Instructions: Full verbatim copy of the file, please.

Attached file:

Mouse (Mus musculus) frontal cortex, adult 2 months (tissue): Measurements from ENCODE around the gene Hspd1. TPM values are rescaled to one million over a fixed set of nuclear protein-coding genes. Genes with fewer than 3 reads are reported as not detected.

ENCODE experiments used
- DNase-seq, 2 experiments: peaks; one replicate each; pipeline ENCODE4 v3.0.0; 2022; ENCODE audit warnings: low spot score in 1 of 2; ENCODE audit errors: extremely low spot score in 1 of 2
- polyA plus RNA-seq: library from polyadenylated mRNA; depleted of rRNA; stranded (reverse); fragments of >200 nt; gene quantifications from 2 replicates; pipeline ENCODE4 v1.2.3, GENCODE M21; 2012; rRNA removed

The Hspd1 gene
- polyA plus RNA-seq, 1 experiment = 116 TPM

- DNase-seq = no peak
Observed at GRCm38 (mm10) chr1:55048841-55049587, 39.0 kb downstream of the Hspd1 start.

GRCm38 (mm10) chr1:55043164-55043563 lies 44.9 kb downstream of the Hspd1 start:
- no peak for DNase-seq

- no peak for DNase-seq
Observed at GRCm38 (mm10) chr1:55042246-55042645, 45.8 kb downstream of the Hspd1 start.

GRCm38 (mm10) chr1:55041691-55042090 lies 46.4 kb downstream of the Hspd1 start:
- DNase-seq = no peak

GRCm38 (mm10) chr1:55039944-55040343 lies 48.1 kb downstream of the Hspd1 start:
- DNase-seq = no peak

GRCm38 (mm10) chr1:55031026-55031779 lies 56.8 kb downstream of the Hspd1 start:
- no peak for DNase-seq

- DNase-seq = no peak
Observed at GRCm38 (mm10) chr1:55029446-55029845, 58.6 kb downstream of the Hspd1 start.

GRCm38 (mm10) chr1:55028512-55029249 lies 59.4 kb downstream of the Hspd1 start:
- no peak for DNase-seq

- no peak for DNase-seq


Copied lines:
Mouse (Mus musculus) frontal cortex, adult 2 months (tissue): Measurements from ENCODE around the gene Hspd1. TPM values are rescaled to one million over a fixed set of nuclear protein-coding genes. Genes with fewer than 3 reads are reported as not detected.

ENCODE experiments used
- DNase-seq, 2 experiments: peaks; one replicate each; pipeline ENCODE4 v3.0.0; 2022; ENCODE audit warnings: low spot score in 1 of 2; ENCODE audit errors: extremely low spot score in 1 of 2
- polyA plus RNA-seq: library from polyadenylated mRNA; depleted of rRNA; stranded (reverse); fragments of >200 nt; gene quantifications from 2 replicates; pipeline ENCODE4 v1.2.3, GENCODE M21; 2012; rRNA removed

The Hspd1 gene
- polyA plus RNA-seq, 1 experiment = 116 TPM

- DNase-seq = no peak
Observed at GRCm38 (mm10) chr1:55048841-55049587, 39.0 kb downstream of the Hspd1 start.

GRCm38 (mm10) chr1:55043164-55043563 lies 44.9 kb downstream of the Hspd1 start:
- no peak for DNase-seq

- no peak for DNase-seq
Observed at GRCm38 (mm10) chr1:55042246-55042645, 45.8 kb downstream of the Hspd1 start.

GRCm38 (mm10) chr1:55041691-55042090 lies 46.4 kb downstream of the Hspd1 start:
- DNase-seq = no peak

GRCm38 (mm10) chr1:55039944-55040343 lies 48.1 kb downstream of the Hspd1 start:
- DNase-seq = no peak

GRCm38 (mm10) chr1:55031026-55031779 lies 56.8 kb downstream of the Hspd1 start:
- no peak for DNase-seq

- DNase-seq = no peak
Observed at GRCm38 (mm10) chr1:55029446-55029845, 58.6 kb downstream of the Hspd1 start.

GRCm38 (mm10) chr1:55028512-55029249 lies 59.4 kb downstream of the Hspd1 start:
- no peak for DNase-seq

- no peak for DNase-seq